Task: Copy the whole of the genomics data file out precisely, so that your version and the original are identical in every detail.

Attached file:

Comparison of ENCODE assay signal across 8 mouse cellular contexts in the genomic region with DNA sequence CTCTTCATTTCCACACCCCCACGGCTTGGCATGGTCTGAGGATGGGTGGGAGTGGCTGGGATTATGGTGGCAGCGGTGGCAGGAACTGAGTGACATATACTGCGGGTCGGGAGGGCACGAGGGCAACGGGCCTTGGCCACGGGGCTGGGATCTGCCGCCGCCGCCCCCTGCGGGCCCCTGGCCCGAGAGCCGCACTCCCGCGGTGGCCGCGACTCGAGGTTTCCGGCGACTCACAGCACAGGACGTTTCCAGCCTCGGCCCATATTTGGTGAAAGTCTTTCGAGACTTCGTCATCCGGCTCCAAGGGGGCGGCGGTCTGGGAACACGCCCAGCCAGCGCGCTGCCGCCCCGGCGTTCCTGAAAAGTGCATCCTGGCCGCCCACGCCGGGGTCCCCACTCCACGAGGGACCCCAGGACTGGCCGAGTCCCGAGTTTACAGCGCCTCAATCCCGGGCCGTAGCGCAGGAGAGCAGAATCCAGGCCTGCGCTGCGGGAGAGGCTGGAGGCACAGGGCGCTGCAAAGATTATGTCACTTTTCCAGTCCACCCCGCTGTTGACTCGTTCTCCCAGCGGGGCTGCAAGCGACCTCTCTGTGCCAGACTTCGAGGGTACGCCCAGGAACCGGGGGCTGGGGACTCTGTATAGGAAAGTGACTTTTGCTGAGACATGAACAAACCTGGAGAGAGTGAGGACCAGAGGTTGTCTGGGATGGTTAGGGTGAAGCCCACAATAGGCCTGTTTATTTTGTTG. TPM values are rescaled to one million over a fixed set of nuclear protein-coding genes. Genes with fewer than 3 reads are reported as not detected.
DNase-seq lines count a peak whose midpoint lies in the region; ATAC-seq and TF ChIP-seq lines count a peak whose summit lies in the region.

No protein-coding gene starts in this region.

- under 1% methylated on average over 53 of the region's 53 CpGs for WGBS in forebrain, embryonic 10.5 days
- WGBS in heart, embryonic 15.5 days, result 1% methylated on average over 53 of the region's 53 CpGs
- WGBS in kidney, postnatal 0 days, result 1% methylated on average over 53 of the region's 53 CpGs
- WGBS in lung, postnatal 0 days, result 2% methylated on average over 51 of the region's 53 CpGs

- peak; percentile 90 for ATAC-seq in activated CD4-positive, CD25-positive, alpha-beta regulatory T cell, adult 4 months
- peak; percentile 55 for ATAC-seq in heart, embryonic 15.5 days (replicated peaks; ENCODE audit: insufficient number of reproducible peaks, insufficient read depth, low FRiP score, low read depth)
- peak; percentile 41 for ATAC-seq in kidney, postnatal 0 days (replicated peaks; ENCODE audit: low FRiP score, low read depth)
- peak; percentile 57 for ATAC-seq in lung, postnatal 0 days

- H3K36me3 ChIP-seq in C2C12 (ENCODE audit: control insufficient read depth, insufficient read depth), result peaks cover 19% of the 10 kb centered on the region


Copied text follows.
Comparison of ENCODE assay signal across 8 mouse cellular contexts in the genomic region with DNA sequence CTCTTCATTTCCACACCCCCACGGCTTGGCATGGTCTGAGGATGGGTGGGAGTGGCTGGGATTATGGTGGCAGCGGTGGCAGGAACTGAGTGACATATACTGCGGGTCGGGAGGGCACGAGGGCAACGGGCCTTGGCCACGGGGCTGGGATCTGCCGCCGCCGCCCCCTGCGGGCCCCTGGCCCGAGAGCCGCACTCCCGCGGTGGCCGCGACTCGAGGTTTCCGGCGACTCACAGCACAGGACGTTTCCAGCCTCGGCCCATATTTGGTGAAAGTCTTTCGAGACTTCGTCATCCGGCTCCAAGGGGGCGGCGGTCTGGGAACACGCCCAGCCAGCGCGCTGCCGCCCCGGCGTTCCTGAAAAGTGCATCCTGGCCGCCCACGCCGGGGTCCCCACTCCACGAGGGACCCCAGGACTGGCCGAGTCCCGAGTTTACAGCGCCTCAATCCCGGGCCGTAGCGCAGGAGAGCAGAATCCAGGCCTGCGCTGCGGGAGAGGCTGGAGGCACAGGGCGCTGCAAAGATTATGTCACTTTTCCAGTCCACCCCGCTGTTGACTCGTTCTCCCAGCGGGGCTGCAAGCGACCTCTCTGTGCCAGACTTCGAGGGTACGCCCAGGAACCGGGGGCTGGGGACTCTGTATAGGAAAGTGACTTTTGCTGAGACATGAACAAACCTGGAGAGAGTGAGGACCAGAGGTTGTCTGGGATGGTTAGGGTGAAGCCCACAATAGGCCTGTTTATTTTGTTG. TPM values are rescaled to one million over a fixed set of nuclear protein-coding genes. Genes with fewer than 3 reads are reported as not detected.
DNase-seq lines count a peak whose midpoint lies in the region; ATAC-seq and TF ChIP-seq lines count a peak whose summit lies in the region.

No protein-coding gene starts in this region.

- under 1% methylated on average over 53 of the region's 53 CpGs for WGBS in forebrain, embryonic 10.5 days
- WGBS in heart, embryonic 15.5 days, result 1% methylated on average over 53 of the region's 53 CpGs
- WGBS in kidney, postnatal 0 days, result 1% methylated on average over 53 of the region's 53 CpGs
- WGBS in lung, postnatal 0 days, result 2% methylated on average over 51 of the region's 53 CpGs

- peak; percentile 90 for ATAC-seq in activated CD4-positive, CD25-positive, alpha-beta regulatory T cell, adult 4 months
- peak; percentile 55 for ATAC-seq in heart, embryonic 15.5 days (replicated peaks; ENCODE audit: insufficient number of reproducible peaks, insufficient read depth, low FRiP score, low read depth)
- peak; percentile 41 for ATAC-seq in kidney, postnatal 0 days (replicated peaks; ENCODE audit: low FRiP score, low read depth)
- peak; percentile 57 for ATAC-seq in lung, postnatal 0 days

- H3K36me3 ChIP-seq in C2C12 (ENCODE audit: control insufficient read depth, insufficient read depth), result peaks cover 19% of the 10 kb centered on the region